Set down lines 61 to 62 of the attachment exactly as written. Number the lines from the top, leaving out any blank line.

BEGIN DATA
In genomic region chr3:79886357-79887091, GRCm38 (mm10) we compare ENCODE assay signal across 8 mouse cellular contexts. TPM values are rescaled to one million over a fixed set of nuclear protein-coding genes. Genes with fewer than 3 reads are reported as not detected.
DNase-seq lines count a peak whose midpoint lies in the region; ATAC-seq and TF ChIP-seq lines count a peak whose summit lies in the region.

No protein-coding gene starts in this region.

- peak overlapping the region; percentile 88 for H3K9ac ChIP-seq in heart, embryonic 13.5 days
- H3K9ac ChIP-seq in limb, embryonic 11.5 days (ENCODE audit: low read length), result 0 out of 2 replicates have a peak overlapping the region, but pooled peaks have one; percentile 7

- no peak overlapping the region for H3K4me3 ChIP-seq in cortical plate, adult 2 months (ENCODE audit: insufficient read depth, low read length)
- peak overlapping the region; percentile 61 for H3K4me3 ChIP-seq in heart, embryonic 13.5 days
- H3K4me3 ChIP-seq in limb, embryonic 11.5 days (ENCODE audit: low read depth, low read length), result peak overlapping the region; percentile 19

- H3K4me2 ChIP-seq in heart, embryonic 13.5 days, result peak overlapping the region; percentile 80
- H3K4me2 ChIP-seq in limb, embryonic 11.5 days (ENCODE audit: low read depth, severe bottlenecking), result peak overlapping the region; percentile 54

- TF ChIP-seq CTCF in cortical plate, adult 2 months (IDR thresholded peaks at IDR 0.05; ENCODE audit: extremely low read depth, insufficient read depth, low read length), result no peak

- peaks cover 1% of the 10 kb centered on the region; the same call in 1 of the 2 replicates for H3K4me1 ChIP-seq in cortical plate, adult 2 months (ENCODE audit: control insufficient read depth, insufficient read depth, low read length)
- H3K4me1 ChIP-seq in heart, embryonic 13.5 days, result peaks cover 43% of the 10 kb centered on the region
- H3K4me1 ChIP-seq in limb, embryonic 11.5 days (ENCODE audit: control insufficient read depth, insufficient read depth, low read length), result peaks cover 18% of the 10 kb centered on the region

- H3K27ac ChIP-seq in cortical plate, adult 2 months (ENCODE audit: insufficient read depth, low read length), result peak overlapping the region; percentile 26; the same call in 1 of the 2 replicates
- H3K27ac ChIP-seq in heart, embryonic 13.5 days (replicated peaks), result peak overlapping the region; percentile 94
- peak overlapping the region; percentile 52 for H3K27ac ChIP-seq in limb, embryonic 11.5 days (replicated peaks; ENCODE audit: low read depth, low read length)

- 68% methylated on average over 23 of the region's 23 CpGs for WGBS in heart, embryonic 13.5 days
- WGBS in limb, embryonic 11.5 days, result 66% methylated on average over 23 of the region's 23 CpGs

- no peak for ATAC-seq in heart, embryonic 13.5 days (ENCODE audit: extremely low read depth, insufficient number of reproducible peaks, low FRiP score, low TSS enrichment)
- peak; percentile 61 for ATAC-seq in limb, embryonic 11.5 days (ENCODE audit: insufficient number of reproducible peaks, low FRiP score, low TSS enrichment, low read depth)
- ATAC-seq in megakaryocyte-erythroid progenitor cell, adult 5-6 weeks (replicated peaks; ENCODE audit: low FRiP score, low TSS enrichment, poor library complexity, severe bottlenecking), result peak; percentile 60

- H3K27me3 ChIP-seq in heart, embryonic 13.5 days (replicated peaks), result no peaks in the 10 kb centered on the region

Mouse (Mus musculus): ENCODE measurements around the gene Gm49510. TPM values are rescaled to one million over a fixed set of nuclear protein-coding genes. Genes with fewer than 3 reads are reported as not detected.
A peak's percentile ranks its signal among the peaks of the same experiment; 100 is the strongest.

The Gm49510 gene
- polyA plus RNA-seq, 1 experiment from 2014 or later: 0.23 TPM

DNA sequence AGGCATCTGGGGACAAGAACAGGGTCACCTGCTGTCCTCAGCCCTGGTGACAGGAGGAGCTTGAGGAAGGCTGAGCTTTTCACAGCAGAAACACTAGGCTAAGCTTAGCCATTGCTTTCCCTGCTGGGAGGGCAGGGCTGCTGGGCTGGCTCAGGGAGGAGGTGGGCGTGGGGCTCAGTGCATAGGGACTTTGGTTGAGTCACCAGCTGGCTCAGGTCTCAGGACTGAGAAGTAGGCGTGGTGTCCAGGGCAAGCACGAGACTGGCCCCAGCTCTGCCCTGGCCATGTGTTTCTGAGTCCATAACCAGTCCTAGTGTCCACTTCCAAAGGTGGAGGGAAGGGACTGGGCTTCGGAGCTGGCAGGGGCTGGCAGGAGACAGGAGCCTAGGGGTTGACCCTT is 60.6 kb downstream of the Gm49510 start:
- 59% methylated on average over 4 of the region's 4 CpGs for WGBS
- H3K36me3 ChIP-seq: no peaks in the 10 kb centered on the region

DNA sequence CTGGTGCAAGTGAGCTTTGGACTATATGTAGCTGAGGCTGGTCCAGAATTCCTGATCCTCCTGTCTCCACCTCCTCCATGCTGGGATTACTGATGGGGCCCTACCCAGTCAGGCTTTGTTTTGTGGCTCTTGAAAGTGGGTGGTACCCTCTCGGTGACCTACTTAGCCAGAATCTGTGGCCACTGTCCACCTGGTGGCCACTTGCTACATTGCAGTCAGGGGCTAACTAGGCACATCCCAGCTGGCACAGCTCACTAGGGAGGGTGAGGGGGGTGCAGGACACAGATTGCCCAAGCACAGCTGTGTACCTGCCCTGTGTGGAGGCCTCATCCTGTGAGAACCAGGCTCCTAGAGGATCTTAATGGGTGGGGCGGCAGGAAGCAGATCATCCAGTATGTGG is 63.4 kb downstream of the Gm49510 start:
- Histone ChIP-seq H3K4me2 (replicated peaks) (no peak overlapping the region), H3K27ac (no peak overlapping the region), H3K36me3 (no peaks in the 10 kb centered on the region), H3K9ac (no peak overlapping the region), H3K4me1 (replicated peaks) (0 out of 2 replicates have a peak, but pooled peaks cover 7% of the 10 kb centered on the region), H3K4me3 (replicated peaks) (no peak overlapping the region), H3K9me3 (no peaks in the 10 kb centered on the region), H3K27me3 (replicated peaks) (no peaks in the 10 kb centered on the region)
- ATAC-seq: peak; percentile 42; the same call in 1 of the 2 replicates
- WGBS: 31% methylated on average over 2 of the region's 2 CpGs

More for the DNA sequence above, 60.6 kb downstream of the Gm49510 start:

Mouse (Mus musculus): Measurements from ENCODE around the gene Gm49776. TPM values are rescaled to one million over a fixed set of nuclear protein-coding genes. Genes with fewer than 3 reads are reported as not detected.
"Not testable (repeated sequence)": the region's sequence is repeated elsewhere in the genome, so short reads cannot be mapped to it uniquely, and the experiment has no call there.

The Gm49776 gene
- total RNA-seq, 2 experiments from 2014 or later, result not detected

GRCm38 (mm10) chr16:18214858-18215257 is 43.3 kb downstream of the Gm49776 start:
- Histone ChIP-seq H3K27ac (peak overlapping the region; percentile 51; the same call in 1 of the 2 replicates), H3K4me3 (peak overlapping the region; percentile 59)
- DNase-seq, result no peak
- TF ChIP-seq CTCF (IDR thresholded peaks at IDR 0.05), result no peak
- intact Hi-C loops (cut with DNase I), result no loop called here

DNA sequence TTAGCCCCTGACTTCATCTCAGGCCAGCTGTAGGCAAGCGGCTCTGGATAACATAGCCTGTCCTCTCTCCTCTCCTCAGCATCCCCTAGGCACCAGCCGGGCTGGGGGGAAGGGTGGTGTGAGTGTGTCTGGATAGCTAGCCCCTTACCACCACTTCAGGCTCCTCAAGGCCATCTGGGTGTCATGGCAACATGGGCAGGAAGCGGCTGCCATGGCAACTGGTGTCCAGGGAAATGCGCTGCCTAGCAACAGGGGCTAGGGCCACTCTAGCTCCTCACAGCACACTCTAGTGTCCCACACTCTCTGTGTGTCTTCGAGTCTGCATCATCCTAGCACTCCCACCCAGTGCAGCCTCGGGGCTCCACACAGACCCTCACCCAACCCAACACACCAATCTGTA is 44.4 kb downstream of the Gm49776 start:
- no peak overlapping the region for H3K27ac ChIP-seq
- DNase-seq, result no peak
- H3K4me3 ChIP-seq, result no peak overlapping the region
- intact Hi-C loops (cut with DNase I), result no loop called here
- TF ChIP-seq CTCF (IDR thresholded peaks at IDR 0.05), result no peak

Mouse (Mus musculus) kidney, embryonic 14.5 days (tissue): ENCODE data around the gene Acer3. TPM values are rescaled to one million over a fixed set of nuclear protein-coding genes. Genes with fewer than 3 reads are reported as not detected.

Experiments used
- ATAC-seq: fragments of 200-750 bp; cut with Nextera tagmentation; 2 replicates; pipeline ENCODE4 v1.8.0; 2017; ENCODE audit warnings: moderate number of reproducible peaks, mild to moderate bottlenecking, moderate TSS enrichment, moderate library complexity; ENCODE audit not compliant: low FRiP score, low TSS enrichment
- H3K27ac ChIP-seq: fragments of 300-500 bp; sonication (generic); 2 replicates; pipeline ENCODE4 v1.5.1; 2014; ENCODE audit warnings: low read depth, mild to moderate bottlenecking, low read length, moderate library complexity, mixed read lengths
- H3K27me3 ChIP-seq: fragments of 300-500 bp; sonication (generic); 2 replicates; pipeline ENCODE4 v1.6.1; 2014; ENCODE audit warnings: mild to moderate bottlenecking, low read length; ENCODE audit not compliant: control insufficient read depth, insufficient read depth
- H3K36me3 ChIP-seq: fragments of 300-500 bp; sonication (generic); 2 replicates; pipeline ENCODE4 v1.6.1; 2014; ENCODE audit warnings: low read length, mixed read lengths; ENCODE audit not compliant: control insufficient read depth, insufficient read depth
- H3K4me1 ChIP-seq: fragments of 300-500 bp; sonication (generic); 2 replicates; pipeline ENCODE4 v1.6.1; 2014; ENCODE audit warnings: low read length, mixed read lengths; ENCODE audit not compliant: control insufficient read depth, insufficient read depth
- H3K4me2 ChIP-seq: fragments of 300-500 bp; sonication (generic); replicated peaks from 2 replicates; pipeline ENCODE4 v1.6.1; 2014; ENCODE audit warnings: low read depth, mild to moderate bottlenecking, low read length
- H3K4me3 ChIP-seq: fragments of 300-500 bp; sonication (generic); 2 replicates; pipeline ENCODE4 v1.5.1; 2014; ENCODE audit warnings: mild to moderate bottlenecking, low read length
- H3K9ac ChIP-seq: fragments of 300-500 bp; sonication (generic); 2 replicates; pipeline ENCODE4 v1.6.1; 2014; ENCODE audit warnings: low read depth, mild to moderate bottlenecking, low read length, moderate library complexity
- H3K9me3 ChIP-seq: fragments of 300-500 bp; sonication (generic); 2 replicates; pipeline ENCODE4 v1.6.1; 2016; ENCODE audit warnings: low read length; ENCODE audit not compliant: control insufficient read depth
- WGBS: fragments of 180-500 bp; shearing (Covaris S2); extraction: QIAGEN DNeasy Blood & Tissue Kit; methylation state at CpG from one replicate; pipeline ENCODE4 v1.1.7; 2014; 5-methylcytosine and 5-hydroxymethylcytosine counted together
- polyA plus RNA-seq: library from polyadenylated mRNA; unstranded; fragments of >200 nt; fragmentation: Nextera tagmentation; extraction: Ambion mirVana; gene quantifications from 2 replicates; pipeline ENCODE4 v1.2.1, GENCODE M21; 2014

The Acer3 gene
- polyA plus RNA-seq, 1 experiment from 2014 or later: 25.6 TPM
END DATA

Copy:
- H3K9me3 ChIP-seq: fragments of 300-500 bp; sonication (generic); 2 replicates; pipeline ENCODE4 v1.6.1; 2016; ENCODE audit warnings: low read length; ENCODE audit not compliant: control insufficient read depth
- WGBS: fragments of 180-500 bp; shearing (Covaris S2); extraction: QIAGEN DNeasy Blood & Tissue Kit; methylation state at CpG from one replicate; pipeline ENCODE4 v1.1.7; 2014; 5-methylcytosine and 5-hydroxymethylcytosine counted together